Leibniz joined the court of Hannover in 1676. Soon after taking up his post, Leibniz began to take an interest in the silver mining in the Upper Harz. The Upper Harz was the only industrial region in the Duchy. At that time the Harz mountains, with their lead-silver mines and the surrounding ironworks, constituted one of the leading industrial belts, if not the leading belt, in Europe. Leibniz believed he could realise here his lifetime motto, “theoria cum praxi”. Leibniz made various suggestions for improvements for using wind power to supplement water power and for improvements to mine production. Mining and metallurgy were the high tech industries of that age. Leibniz said of the Harz in 1679:
“For the Harz is a true source of experience and discoveries in mechanics and physics; I believe that with 5 or 6 practicians from the Harz I could discover more than with 20 of the greatest scholars of Europe.” (Translated from the French from a memorandum to Duke Johann Friedrich in February 1679.)
Towards the end of the 17th century and during the 18th century , the Upper Harz was the most important silver mining area in Germany, producing more than 50% of the total German mine production. In addition, the Harz mining area was an important tax-payer for the Guelph court in Hannover; besides, the Hannoverian Guelph duke was himself a sometime mine owner. In Leibniz’s time, silver was the main metal for minting coins. In relation to the value of gold, it was three times more valuable than today.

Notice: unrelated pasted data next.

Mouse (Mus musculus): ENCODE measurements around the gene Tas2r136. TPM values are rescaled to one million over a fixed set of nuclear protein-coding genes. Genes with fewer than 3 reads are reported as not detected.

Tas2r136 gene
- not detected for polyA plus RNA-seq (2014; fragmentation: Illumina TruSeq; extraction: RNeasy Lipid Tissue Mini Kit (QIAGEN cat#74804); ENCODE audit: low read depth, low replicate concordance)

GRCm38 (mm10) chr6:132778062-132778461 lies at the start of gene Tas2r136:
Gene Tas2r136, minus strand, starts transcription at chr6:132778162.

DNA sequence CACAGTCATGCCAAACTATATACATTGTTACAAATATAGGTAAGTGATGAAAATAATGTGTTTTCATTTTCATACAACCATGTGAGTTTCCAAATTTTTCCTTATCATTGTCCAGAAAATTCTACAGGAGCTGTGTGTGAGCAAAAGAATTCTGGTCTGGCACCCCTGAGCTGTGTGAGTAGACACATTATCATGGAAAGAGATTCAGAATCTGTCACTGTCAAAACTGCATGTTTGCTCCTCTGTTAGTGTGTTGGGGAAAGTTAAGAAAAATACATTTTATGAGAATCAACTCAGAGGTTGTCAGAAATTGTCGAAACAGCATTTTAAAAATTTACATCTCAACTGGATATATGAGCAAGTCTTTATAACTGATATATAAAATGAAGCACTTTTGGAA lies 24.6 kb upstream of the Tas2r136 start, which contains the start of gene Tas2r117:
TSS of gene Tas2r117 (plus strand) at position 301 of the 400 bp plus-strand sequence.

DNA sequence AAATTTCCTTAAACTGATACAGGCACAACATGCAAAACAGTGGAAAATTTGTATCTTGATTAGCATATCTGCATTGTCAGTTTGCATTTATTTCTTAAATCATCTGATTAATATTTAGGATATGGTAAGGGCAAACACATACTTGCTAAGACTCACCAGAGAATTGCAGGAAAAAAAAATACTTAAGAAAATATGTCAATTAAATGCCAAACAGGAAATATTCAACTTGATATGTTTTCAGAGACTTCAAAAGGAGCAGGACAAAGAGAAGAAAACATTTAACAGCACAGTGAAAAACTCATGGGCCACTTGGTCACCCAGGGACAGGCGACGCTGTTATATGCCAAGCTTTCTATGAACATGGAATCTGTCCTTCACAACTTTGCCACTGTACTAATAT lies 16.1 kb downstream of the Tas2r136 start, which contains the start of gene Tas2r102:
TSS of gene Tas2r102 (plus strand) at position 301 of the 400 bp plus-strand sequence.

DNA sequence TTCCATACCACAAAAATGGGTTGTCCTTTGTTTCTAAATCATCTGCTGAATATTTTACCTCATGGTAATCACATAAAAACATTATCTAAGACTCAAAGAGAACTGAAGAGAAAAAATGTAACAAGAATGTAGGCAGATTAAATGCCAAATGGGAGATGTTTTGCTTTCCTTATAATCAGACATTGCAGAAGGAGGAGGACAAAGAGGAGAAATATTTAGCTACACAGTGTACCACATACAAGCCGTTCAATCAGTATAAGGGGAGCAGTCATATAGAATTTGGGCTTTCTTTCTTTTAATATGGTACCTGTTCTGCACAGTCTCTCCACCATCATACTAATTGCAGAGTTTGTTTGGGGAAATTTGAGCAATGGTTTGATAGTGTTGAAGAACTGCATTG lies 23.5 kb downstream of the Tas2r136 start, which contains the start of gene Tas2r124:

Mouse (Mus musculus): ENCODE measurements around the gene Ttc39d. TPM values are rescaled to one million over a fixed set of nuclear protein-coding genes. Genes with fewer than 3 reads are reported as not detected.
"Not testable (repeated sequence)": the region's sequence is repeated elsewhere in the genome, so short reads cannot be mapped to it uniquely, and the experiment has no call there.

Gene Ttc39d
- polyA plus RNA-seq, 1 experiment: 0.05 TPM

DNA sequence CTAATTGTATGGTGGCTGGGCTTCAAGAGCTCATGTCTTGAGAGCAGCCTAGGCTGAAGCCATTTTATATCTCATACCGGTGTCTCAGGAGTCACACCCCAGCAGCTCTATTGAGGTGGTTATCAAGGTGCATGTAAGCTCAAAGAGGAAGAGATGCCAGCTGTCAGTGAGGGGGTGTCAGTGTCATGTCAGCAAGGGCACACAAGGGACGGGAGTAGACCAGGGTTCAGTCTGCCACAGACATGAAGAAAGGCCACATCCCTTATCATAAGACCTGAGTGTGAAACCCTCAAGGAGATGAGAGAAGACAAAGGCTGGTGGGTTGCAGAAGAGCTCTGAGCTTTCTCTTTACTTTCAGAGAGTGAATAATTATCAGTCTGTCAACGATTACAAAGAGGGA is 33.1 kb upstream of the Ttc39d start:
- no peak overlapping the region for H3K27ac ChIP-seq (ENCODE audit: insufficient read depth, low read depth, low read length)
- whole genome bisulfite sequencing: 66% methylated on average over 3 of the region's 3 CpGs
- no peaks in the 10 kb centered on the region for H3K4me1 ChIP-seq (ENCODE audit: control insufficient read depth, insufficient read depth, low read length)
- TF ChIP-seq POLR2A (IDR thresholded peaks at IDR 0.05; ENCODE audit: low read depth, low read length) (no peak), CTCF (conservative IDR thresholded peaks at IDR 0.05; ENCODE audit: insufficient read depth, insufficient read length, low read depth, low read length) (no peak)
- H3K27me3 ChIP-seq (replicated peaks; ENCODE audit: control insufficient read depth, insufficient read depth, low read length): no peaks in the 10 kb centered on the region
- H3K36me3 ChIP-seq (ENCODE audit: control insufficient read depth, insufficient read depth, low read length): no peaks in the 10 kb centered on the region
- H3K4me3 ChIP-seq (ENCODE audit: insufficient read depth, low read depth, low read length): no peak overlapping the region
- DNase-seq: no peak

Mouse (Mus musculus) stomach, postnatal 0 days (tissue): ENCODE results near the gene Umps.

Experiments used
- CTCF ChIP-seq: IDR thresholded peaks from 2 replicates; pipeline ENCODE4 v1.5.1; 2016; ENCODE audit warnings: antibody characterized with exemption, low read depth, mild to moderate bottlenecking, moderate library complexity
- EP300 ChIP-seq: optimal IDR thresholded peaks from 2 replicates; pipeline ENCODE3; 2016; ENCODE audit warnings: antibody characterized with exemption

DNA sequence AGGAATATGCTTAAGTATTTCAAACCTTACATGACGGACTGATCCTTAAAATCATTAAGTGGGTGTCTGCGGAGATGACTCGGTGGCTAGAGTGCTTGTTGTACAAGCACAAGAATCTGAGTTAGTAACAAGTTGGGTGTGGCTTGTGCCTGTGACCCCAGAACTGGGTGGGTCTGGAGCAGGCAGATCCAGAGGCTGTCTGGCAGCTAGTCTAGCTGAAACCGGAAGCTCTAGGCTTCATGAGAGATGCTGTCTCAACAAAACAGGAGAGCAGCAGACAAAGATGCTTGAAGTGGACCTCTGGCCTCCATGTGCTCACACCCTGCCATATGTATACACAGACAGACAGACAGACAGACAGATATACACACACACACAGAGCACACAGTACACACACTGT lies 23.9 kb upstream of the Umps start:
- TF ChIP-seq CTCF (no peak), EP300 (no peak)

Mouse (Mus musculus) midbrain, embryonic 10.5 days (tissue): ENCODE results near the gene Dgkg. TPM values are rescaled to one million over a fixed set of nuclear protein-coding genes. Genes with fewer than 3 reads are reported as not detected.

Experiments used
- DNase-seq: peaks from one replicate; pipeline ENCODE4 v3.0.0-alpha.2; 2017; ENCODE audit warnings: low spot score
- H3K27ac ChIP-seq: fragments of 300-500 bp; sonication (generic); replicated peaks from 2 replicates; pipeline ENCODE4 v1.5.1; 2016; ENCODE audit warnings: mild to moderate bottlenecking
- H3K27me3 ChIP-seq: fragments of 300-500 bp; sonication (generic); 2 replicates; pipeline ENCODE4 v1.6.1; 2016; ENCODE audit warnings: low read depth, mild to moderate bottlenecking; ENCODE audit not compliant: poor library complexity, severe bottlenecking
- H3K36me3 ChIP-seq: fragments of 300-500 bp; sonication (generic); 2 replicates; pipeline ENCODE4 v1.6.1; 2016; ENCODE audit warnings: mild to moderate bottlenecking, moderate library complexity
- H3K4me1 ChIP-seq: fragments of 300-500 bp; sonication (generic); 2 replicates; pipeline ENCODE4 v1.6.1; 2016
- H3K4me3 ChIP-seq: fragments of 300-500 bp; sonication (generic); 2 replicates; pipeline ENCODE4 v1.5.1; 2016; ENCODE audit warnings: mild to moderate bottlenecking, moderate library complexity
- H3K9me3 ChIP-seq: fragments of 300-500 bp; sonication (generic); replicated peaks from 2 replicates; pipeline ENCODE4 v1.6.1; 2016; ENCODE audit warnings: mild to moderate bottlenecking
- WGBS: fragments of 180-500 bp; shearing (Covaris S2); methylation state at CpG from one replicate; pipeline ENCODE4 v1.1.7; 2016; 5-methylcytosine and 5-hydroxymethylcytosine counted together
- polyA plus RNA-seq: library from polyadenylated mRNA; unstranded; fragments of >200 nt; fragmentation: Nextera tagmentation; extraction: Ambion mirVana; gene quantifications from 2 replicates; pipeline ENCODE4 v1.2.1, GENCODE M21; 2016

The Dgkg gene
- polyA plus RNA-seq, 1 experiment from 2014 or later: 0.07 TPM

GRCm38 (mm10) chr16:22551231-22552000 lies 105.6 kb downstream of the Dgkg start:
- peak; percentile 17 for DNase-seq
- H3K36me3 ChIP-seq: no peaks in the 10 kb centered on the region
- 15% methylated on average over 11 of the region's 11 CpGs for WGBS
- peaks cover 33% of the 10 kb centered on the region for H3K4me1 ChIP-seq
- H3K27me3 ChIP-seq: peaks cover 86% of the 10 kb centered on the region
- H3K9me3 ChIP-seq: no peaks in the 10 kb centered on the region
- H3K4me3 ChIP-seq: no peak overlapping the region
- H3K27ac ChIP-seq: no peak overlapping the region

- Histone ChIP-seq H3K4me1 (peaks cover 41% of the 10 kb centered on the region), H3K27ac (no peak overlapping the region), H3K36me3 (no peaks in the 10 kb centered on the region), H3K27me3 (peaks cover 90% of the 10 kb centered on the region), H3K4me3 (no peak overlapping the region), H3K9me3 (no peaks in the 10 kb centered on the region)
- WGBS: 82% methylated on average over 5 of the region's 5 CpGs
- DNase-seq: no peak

The silver mining in the Upper Harz was carried out in galleries. Galleries are fissures in the mountains that healed with the help of ores. As a result of the mountain’s perviousness, the groundwater collected in the shafts, and rain and meltwater seeped in. So the miners had the permanent task of extracting not only the silver ore but also the water, in order to keep the shafts dry and to render the ore at all accessible. The pumps used for this purpose were powered by water wheels. Since water for driving the pumps was always a scarce resource, Leibniz wanted to introduce a further driving force, wind power, and to improve the production technology in order to save energy.